Published on July 25th, 2012 | by Jordan Petersen0
REVIEW: The Amazing Spider-Man
Summary: In our age of impatience, we're not surprised the Spider-Man franchise is back already. We are surprised, however, that's it's quite good.
Let’s get the obvious stuff out of the way first.
Yes, this is a reboot of a franchise that started exactly one decade ago and achieved wide critical and financial success. It’s a confusing maneuver, but one that does seem to be in keeping with the generally accelerated pace of everything in our era of smart phones, social networks and blindingly fast news cycles. There’s no such thing as waiting anymore, so it makes a kind of sense, especially since the third film in the last run was broadly perceived as a disappointment (in 2007!), but still. It’s eery to see the whole thing happening again so soon.
Most people, therefore, are justifiably skeptical, as they tend to be when they see studios produce films that seem unjustifiable. However, the film now exists, in its own right and independent of anyone who worked on the first film. So, while it must be judged against the film with which it bears such shockingly close resemblance, it also deserves a consideration based solely on its own merits.
Thankfully, The Amazing Spider-Man works both ways. Marc Webb (I know, right?), in working with this new cast and an obviously talented crew, had the difficult task of telling a story we all already knew. The choice he made (on the backs, I’m sure, of the writers) was to follow the current trend of going gritty. This is a less cartoony manifestation of many of the same beats. We get to spend way more time with the actual origin story, which is so often the most interesting part anyway, and it matters much more in this film.
Also, let’s face it, Tobey Maquire is hard to take seriously. I mean, I liked him as Spider-Man. I thought he did a swell job. He was nerdy and non-threatening, and watching him sling web and fight bad guys was like watching a little boy try very hard to do grown-up things. It had an undeniable charm that worked very well in the first two films.
Andrew Garfield, on the other hand, is an entirely different breed. He exudes manic cleverness and a kind of desperate, lonely edge that cuts a measurably darker and more believable character. The loss of his parents and the death of his uncle become deeply significant events when experienced through the lens of his reactions. These things were plot points in the earlier incarnation of this story. We care a lot more this time around, and its thanks to Garfield’s gravitas.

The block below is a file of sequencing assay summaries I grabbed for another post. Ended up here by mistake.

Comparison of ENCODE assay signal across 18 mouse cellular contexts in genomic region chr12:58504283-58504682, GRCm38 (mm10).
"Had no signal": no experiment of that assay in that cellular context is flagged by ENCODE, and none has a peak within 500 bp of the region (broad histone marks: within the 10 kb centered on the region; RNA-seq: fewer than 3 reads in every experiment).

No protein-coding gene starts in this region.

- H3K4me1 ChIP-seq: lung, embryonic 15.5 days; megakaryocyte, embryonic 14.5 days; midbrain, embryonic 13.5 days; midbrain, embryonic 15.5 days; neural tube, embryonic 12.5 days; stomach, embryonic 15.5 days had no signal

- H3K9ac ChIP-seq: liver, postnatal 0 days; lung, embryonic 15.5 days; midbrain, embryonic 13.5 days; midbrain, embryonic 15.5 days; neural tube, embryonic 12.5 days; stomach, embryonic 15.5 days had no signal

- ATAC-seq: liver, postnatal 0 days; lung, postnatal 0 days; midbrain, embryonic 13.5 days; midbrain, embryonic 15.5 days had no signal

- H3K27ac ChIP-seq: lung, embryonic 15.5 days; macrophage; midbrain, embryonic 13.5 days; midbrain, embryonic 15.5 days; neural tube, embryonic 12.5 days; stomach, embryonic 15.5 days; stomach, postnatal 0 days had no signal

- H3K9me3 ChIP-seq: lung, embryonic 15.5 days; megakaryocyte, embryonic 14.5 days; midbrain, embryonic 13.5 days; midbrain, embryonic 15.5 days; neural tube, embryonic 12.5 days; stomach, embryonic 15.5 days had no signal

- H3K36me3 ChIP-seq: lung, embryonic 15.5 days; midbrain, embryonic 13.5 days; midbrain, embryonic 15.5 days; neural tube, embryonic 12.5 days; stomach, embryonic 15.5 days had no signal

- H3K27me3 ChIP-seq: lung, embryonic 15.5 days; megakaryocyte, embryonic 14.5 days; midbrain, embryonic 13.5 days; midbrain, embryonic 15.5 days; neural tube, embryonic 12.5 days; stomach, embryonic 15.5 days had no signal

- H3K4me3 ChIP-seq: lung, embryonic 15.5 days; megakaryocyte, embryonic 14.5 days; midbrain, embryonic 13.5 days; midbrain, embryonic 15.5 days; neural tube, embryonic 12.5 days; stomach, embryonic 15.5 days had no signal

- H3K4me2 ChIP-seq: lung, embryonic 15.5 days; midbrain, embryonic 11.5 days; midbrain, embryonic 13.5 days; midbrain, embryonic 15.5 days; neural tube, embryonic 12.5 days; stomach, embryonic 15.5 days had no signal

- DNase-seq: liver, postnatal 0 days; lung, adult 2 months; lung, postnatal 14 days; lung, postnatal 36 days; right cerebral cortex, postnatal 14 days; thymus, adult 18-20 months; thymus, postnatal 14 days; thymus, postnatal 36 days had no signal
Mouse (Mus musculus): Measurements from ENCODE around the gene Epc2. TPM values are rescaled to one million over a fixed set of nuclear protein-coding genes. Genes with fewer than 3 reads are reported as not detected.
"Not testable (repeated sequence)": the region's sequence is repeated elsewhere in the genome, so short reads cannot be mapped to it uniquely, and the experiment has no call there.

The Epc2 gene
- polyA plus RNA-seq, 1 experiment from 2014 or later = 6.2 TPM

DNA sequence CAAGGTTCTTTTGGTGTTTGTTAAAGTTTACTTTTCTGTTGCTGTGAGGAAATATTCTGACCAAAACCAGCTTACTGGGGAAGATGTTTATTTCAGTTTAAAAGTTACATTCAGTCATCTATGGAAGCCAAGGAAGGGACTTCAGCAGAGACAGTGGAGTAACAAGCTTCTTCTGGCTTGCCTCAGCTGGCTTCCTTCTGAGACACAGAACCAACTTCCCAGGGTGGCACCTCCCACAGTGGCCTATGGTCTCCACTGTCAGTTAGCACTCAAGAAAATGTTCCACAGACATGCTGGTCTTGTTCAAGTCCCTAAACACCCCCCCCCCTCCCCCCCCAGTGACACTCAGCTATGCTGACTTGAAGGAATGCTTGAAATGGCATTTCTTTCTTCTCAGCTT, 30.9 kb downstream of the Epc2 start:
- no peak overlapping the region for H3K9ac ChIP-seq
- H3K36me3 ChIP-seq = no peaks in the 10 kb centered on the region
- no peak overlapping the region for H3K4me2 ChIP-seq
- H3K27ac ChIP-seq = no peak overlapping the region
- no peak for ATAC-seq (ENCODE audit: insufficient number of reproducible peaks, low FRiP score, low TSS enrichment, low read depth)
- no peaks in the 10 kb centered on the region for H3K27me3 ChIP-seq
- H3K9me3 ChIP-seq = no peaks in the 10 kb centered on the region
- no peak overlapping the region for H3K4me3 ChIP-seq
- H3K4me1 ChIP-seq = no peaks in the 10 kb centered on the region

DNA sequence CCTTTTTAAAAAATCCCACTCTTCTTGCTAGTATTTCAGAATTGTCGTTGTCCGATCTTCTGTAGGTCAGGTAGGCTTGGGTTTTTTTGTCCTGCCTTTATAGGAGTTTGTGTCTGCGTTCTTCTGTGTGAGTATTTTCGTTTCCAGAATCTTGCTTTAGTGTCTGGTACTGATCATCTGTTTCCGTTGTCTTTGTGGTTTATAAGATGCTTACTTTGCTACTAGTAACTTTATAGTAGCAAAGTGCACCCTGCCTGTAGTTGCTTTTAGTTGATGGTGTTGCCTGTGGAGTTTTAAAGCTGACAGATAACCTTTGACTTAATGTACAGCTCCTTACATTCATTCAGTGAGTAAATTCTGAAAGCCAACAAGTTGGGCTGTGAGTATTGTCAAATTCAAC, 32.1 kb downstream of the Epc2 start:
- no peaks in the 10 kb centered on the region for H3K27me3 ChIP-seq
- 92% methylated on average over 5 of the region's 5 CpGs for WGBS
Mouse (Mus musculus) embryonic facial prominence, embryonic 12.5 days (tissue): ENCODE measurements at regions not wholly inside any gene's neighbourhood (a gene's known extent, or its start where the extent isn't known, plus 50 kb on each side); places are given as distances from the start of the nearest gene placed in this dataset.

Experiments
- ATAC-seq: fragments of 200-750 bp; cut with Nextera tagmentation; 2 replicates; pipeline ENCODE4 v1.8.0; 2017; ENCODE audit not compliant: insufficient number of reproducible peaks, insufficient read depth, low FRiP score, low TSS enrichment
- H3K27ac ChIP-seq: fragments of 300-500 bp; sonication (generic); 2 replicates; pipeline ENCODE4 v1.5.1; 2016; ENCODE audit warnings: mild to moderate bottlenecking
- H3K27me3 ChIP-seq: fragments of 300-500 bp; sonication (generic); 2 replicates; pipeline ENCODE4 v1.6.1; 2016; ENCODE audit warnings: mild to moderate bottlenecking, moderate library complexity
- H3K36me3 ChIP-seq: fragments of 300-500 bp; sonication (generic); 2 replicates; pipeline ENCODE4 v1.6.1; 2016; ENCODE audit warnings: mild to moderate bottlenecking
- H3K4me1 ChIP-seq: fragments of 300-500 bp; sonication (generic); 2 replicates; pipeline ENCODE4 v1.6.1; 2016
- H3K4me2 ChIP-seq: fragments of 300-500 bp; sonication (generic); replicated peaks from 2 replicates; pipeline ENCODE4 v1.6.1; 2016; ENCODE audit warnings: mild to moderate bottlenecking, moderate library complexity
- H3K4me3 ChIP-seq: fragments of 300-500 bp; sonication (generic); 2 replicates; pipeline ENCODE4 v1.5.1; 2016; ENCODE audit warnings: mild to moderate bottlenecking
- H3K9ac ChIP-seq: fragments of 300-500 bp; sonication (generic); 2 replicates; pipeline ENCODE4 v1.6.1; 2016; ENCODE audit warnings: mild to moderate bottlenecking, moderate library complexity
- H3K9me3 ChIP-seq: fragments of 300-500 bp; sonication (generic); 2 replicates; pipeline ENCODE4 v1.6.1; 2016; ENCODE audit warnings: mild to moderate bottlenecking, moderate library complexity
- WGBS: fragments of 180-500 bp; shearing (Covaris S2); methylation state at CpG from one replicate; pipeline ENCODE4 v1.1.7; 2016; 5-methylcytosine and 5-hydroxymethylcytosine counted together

I won’t talk about how much I love Emma Stone, because if I did, I wouldn’t be able to stop. Suffice it to say that she is exactly as incredible here as I expected her to be. She always delivers, and this is no exception. What was harder to predict, though, was how well she and Garfield would work together, and I am pleased to report that their chemistry turned out to be the highlight of what would have been a pretty good film without it. All of their scenes together were just a little bit magical, and I admit that I left feeling more like a hopeless romantic than I have in a long time. Beware.
Better villains have been conceived and executed, it’s true. In this movie, the lizard man didn’t pack much of a dramatic punch, and so the primary physical antagonist played more like a silly afterthought than a real, tangible menace. What remains is the antagonistic force of Peter Parker against himself, and his own very believable hangups and weaknesses. That stuff fairly sung the tragic inner struggle of maturation. It’s a good thing, too, because the reptile was hard to take seriously. It surely could have been worse — in fact, the mistake wasn’t in the execution, but in the selection of this particular villain in the first place. Aren’t there better options?
Still, in sum, the elements of this film comprise a satisfying achievement in the Spider-Man universe. It’s hard to say that it’s the best one yet, but it might be. Certainly it’s different, and all of the differences seem to have been strengthening. What results is a strong answer to a question uniquely suited to this particular film: does it even deserve to exist? The answer is yes. And I look forward to the sequel. ♦ ♦ ♦